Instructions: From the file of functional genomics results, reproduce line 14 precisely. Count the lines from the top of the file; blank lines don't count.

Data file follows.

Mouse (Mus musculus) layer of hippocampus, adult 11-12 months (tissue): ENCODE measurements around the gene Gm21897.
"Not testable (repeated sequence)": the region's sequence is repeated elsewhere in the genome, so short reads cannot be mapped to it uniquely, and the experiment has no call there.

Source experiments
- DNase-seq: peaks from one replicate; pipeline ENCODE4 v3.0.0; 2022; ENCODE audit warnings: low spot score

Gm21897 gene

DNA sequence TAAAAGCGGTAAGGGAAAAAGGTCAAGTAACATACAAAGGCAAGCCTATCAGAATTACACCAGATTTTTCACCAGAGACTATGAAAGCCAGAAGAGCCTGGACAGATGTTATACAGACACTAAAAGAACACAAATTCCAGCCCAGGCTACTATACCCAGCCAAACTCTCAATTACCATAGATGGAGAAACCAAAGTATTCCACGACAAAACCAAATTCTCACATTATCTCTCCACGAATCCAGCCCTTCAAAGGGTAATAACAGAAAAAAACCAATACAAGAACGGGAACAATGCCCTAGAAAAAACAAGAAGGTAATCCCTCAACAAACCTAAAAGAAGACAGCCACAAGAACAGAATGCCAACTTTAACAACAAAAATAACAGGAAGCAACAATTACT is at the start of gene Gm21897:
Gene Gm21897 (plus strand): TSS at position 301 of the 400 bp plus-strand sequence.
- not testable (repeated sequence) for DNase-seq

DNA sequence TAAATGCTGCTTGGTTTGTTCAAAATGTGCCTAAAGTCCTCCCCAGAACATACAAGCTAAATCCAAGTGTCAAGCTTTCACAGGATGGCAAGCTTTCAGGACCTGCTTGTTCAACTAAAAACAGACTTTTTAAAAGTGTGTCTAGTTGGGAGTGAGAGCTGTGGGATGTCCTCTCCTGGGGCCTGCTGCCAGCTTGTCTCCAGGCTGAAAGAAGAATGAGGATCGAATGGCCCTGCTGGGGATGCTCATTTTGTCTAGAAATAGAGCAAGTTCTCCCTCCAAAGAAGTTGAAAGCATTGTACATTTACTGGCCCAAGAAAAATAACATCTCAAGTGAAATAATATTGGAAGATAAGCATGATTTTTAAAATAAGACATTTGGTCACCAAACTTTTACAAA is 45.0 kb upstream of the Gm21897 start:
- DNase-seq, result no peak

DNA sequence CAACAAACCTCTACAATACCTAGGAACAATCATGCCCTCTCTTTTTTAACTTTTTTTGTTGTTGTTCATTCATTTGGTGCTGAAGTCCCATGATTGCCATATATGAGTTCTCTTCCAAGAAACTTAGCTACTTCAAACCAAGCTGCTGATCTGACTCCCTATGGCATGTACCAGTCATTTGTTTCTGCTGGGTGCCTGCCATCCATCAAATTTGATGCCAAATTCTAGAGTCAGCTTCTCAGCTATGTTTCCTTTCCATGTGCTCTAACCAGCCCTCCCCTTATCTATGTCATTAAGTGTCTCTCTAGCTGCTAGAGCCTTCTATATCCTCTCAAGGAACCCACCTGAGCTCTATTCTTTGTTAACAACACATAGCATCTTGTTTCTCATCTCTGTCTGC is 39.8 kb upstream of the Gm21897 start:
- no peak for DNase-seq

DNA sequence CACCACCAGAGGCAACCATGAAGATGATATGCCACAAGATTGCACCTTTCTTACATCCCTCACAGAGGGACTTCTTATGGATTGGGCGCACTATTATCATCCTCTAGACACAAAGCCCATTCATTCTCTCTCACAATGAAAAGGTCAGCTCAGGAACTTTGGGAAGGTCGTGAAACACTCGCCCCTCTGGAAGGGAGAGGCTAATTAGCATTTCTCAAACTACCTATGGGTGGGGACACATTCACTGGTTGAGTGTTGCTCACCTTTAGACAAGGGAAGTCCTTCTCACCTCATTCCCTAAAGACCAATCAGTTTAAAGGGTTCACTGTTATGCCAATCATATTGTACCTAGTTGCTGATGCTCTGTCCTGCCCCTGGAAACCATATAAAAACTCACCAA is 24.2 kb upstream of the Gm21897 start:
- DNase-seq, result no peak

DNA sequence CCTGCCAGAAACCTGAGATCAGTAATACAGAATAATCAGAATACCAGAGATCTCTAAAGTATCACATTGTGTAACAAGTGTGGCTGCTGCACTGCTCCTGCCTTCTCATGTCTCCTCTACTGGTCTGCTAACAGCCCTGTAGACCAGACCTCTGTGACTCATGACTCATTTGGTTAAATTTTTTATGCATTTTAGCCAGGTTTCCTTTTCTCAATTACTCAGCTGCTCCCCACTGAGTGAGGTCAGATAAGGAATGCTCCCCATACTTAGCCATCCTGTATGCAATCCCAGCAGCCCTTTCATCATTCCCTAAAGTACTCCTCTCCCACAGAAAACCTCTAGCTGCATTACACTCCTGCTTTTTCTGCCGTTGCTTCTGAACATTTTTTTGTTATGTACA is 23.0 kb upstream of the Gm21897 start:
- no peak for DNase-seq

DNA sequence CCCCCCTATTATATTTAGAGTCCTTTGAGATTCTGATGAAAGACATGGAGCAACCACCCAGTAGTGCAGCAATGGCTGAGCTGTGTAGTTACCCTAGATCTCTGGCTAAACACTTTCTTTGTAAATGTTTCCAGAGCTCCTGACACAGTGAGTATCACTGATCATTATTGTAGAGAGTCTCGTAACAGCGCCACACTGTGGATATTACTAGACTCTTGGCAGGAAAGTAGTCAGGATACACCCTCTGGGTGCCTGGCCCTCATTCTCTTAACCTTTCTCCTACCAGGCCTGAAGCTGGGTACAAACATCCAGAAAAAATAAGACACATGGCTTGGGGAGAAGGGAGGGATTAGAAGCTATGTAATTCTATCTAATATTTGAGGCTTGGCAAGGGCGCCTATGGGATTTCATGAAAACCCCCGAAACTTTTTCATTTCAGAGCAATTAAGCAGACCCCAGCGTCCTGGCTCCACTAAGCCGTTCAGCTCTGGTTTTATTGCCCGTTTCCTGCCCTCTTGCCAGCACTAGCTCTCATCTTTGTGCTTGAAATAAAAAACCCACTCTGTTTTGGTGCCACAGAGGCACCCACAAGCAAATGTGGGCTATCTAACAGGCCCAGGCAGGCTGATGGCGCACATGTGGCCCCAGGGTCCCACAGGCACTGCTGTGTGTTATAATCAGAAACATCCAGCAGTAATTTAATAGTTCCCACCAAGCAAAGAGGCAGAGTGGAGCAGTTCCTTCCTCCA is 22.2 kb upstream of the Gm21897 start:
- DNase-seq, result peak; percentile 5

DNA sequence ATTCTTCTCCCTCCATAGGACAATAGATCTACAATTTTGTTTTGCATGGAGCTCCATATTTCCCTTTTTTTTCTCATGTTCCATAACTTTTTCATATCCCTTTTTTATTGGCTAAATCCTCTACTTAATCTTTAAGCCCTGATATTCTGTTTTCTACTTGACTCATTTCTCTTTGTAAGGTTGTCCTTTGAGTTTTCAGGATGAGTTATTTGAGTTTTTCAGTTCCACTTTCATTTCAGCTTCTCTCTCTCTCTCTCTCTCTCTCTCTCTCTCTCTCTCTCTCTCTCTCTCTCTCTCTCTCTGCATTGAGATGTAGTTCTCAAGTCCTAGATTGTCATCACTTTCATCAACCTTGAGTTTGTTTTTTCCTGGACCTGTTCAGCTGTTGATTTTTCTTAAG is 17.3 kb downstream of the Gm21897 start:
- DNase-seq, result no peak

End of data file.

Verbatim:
- DNase-seq, result no peak